December 8, 2023

'Grateful for this experience': Visiting students close out research training program

Six visiting medical students from China are the most recent to complete an extensive research training program at Michigan Medicine.

Xiangya student group photo
Xiangya School of Medicine students with their faculty mentors and program leaders. The students spent the last two years in Ann Arbor learning research skills.

The students, all in the last stages of their 6-year MD program at Central South University’s Xiangya School of Medicine, have spent the last two years in Ann Arbor working alongside UMMS mentors. Their experience culminated Dec. 1 in a final presentation of their research before an audience of mentors and peers.

“These two years have been very important, personally and professionally. In China, science and research are becoming more important for physicians,” said Yaozhong Liu. “Most of my friends in China don’t have this opportunity, so I am very grateful for this experience.”

Liu conducted work on the causes and potential treatments for abdominal aortic aneurisms in the lab of Eugen Chen, MD, PhD, Frederick G.L. Huetwell Professor of Cardiovascular Medicine and a leader of the partnership with the Xiangya School of Medicine.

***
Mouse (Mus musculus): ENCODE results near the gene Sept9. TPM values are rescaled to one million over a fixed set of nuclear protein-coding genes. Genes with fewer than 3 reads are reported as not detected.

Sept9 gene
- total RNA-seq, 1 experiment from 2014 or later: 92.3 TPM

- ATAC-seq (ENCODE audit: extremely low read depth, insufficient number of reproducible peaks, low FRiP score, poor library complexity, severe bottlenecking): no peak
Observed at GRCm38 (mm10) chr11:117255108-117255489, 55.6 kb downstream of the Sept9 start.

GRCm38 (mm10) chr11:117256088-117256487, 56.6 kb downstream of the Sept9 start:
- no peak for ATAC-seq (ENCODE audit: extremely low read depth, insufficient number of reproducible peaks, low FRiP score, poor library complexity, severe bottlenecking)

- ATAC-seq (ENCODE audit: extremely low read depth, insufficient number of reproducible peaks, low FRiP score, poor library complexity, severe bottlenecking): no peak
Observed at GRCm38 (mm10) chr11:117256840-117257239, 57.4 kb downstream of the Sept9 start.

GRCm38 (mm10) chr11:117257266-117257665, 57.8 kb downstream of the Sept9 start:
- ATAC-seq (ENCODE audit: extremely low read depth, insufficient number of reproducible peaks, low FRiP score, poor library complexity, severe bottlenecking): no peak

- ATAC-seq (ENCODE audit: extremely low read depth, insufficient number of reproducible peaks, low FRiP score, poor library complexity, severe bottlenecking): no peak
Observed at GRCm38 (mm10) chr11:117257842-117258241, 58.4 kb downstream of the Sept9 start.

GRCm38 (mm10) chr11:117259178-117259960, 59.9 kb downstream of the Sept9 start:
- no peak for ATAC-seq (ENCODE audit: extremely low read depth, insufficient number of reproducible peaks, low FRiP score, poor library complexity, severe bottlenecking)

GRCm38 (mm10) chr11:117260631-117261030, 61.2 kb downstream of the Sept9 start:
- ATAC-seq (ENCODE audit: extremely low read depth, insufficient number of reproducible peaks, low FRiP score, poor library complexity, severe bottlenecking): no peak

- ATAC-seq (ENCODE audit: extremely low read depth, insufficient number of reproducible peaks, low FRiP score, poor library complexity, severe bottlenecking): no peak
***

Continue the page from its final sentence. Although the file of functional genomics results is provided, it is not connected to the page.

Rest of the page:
“Almost ten years ago when this program began, I had to call many faculty colleagues to help place the students in labs,” Chen said. “Now, thanks to the hard work of so many students, this program enjoys a very positive reputation. Finding mentors is no longer a problem, because it is widely known how dedicated these students are. We’ve built a very successful collaboration.”

Yaozhong Liu presenting
Yaozhong Liu delivers his final research project presentation on experimental new treatments for abdominal aortic aneurisms.

Since 2014, more than 70 Xiangya medical students have visited UMMS for extended research training. Most stay for two years, although a handful of students participate in a longer, five-year program to earn a PhD. All return to China to complete their MD program and enter the workforce as trained physician scientists.

“Our students are the heart of this collaboration. This partnership provides a unique platform for them to grow academically and professionally, and engage in intellectual discourse that transcends borders,” said Xuejun Li, MD, PhD, Professor of Neurosurgery, Vice Dean for Education, and Director of the International Cooperation and Exchange Office at the Xiangya School of Medicine, who joined the presentations virtually.

“This program, and the interaction between our institutions, lays the groundwork for a future in which medical education and research thrive,” he said. Li was part of a Central South University delegation to visit U-M earlier this year to celebrate the success of the research training partnership and explore other collaborations. Joseph Kolars, who directs both Global REACH as well as the U-M Center for Global Health Equity, also visited the CSU campus in Changsha this year.

“I continue to be so inspired by the work that you are doing, especially knowing what it takes to come here to Michigan and do something different—a different look at science and research, in a different culture and new language,” Kolars told the students at the Dec. 1 event. “You are ambassadors for this important partnership, and the key to its continued success.”